Estimating a rate of failure/survival using only right censored data?

I am trying to estimate the probability $q$ that a household with certain known covariates will move to a new home in the following year, by estimating an event rate $\lambda$ dependending on some covariates in an exponential distributon model. The data I have available comes from a large survey which includes the covariates and how long a household has lived in their current home up until the survey date (I'll call it “lvd”).

The trouble is, all reported “lvd” values are right censored survival times. Most (but likely not all) households will move some time after the survey date. If I look at a histogram of “lvd” data, I see something resembling an exponential distribution. Thinking about this distribution, if the actual event rate was very large (i.e. everybody moves almost all the time), you would expect the distribution of “lvd” to have most of its density close to 0. If the actual event rate was close to zero, you would expect a very large spread in “lvd” times. My guess was that there should be a way to estimate the event rate based purely on these right censored data, but I don’t know how. I tried to use a maximum-likelihood estimator much like in the answer to this question: [ ML estimate of exponential distribution (with censored data) ] but, I ran into the same problem as mentioned there: the MLE gives $\lambda = 0$ when all data is right censored.

Can anyone give a suggestion how one could estimate the event rate $\lambda$ (or $q$ directly) when only right censored data is available, or if this is at all possible?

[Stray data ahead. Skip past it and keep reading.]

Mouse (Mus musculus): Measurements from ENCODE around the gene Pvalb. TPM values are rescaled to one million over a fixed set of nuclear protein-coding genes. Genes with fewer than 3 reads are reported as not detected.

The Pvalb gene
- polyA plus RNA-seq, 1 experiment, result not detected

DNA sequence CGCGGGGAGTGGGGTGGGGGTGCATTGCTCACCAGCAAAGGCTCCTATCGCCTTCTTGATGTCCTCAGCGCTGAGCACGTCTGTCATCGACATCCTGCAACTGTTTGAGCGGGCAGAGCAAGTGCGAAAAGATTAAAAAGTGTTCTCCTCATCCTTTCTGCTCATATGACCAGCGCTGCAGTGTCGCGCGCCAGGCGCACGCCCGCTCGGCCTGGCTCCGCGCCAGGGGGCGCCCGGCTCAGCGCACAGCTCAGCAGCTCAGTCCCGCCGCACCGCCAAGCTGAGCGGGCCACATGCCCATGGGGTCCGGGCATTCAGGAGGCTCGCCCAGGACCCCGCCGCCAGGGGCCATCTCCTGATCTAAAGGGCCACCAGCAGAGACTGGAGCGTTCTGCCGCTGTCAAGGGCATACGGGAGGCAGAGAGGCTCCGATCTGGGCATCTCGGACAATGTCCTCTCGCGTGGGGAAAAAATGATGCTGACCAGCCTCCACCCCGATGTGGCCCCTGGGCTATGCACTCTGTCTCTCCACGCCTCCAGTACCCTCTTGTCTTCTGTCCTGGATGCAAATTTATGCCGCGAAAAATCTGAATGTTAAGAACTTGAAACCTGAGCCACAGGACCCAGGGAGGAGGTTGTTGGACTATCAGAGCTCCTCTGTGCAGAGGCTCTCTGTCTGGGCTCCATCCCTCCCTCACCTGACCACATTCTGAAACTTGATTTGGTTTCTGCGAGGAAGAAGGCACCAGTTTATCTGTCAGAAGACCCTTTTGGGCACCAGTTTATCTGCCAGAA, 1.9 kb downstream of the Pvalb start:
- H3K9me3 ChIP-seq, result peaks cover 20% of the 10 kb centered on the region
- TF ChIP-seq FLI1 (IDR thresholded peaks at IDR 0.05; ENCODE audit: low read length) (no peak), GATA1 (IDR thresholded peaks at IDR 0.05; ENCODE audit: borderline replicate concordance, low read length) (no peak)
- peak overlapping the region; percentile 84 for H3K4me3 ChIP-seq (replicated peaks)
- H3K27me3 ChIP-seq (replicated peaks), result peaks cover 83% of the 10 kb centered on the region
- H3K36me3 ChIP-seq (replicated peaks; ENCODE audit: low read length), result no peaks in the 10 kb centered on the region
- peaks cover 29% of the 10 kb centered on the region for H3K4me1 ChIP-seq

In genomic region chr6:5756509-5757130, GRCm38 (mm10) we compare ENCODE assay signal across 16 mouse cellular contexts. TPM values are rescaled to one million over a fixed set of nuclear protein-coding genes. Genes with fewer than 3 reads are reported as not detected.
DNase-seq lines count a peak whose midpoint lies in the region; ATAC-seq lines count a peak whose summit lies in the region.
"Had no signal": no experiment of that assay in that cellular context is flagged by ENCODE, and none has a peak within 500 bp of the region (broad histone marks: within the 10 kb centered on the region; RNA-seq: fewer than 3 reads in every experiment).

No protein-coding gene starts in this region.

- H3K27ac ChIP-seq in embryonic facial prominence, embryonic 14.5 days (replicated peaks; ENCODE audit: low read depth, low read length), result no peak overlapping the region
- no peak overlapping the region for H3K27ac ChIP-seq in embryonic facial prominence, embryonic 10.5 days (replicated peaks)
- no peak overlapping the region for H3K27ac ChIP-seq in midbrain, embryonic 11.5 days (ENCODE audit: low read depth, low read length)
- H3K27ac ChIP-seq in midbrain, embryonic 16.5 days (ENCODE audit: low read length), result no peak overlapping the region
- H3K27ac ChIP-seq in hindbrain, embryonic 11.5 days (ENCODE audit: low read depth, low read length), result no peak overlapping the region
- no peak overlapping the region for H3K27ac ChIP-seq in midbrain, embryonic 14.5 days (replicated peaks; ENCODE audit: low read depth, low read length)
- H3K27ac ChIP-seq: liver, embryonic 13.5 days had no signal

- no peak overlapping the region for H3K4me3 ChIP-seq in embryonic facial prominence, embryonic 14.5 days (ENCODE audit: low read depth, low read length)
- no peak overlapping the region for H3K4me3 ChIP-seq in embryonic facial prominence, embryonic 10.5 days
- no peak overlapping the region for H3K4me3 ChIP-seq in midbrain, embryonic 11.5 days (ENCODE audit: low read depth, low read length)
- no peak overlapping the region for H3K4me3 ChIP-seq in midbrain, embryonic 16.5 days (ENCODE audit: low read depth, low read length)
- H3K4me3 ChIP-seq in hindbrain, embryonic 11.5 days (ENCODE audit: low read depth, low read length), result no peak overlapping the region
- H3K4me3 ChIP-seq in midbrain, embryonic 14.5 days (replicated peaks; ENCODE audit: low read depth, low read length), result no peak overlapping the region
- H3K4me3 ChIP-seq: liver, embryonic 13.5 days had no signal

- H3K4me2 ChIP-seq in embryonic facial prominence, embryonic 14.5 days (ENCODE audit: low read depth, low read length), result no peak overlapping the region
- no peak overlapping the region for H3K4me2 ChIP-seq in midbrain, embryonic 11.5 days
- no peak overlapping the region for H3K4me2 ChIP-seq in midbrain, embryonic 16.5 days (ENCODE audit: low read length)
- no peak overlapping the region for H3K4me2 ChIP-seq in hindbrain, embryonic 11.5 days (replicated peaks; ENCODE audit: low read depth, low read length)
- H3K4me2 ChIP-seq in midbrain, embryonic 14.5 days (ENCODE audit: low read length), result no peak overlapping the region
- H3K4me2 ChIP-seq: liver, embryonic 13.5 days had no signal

(*I’m using an exponential model because I wish to apply the model to situations where I don’t know how long a household has lived in their current home, so I want some general/average event rate $\lambda$ for young vs older famillies, or married vs. single etc. Also, I’m pretty new to survival analysis and non-parametric models, so I just stuck with what I knew. If some other approach is preferred, I wouldn’t mind using that.)

The short version is that you can't really, at least not in a standard way. The information on the exponential distribution that you mention is in fact time to censoring, which is not such an interesting concept. From a non-parametric perspective, there is nothing you can do as models such as Cox proportional hazards put mass only at event time points (and there are none here).

If you assume a parametric model, i.e. time to moving is $Exp(\lambda)$, then the likelihood contribution of an observation at time $t$ would be $$(\lambda)^\delta \exp(-\lambda t)$$ with $\delta = 1$ if there is an event at $t$ or 0 for censoring. With a data set of $t_1 ... t_N$ censoring events, the likelihood is $$L = \prod_i \exp(-\lambda t_i)$$ and the log-likelihood $$l = -\lambda \sum_i t_i$$ and you can see clearly that $\lambda = 0$ is the maximizer for this.

Which makes sense. If you had a data set on humans and the length of their lives, and you just had right censored data (only what they lived longer than), you would think that they live forever (or that they die all at any time after the follow-up - but that would not work with an exponential assumption).

Your way out of this is to go Bayesian. That is because you have a prior information on the time to moving (as you said, they move at a certain point).

For the exponential distribution, a conjugate prior is the gamma distribution for $\lambda$, so assuming $\lambda \sim gamma(\alpha, \beta)$, you would obtain your posterior as $\lambda | data \sim gamma(\alpha, \beta + \sum_it_i)$. The expectation of the posterior would be your Bayesian estimate, which is $\alpha / (\beta + \sum_it_i)$. So you can consider that.

However, keep in mind that most likely your distribution is not exponential. That is because the density of the exponential distribution is decreasing, which means that you would expect most events to take place earlier in the follow-up. There are other parametric distribution you could investigate, such as a Weibull distribution or so.

• Hi Theodor! Thank you for the kind reply, it set me off in the right direction, so this helped me a lot actually. I found a book in the local library with some more background information on using prior distributions when using survival analysis models (Bayesian Survival Analysis, ISBN 978-1-4757-3447-8). I also found some prior information about the distribution of $\lambda$ (from another, but related, survey) so this gives plenty of options. – ImpactGuide Jul 27 '16 at 21:30